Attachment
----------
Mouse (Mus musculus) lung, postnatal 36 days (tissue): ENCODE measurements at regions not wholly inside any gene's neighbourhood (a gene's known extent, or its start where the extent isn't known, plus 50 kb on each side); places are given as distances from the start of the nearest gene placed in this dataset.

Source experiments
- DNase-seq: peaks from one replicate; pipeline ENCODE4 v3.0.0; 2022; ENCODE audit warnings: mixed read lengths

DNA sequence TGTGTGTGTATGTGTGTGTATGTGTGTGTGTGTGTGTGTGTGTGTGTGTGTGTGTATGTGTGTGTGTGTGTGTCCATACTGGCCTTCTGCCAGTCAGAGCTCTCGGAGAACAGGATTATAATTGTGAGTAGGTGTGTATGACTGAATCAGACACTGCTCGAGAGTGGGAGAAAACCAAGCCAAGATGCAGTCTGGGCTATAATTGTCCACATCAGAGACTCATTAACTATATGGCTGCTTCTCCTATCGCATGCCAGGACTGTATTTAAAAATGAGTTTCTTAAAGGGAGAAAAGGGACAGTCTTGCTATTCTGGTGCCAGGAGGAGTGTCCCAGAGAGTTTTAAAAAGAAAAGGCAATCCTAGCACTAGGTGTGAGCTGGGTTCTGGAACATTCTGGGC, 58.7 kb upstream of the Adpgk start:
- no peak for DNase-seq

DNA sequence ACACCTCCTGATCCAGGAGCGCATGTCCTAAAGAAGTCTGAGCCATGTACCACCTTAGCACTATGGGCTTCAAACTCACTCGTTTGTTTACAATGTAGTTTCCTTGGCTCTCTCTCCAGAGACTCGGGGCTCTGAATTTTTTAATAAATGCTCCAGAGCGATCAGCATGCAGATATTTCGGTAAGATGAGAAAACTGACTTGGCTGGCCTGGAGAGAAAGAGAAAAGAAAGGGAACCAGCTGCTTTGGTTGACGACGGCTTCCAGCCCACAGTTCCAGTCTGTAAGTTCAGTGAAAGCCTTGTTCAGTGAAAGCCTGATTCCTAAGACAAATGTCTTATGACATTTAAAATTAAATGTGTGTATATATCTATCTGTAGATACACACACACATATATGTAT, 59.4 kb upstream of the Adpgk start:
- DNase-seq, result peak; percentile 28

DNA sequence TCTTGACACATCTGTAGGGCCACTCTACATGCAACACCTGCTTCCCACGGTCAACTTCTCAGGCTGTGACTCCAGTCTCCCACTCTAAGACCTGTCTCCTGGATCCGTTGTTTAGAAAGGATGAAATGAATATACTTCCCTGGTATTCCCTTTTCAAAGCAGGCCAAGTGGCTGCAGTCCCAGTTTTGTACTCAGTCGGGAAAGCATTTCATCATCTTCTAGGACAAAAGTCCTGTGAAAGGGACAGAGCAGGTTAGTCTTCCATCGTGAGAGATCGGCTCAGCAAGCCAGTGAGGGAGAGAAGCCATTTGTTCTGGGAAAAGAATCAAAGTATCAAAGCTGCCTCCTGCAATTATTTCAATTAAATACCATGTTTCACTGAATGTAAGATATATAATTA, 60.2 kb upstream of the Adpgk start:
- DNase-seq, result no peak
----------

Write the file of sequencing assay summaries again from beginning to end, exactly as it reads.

Mouse (Mus musculus) lung, postnatal 36 days (tissue): ENCODE measurements at regions not wholly inside any gene's neighbourhood (a gene's known extent, or its start where the extent isn't known, plus 50 kb on each side); places are given as distances from the start of the nearest gene placed in this dataset.

Source experiments
- DNase-seq: peaks from one replicate; pipeline ENCODE4 v3.0.0; 2022; ENCODE audit warnings: mixed read lengths

DNA sequence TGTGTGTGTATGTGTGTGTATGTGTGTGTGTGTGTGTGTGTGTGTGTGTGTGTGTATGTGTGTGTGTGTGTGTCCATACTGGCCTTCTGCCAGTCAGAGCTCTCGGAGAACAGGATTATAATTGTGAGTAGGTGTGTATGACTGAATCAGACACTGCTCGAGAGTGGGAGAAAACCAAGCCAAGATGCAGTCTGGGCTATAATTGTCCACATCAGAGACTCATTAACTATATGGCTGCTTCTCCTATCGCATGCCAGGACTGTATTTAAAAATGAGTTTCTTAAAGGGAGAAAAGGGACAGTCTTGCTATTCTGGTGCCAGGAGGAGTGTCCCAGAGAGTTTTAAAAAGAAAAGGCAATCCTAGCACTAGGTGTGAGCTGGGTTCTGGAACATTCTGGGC, 58.7 kb upstream of the Adpgk start:
- no peak for DNase-seq

DNA sequence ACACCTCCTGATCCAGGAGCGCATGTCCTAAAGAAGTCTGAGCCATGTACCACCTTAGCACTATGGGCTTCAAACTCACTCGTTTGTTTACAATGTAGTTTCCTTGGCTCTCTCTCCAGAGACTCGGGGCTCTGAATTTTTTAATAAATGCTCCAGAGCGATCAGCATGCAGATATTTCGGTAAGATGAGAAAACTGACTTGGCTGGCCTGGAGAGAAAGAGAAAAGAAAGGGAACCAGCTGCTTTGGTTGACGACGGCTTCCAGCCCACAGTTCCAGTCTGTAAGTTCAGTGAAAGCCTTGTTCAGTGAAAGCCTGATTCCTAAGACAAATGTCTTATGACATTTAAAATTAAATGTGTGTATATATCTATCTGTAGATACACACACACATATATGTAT, 59.4 kb upstream of the Adpgk start:
- DNase-seq, result peak; percentile 28

DNA sequence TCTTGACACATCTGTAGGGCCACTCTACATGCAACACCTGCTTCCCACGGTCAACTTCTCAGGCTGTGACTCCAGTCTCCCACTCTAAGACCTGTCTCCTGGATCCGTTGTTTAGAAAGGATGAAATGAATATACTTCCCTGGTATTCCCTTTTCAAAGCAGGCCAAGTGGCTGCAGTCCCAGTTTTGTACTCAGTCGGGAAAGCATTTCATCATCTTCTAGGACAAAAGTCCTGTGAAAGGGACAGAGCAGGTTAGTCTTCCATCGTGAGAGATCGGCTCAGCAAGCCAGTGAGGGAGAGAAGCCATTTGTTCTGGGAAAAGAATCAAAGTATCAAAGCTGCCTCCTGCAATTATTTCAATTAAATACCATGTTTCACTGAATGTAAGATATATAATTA, 60.2 kb upstream of the Adpgk start:
- DNase-seq, result no peak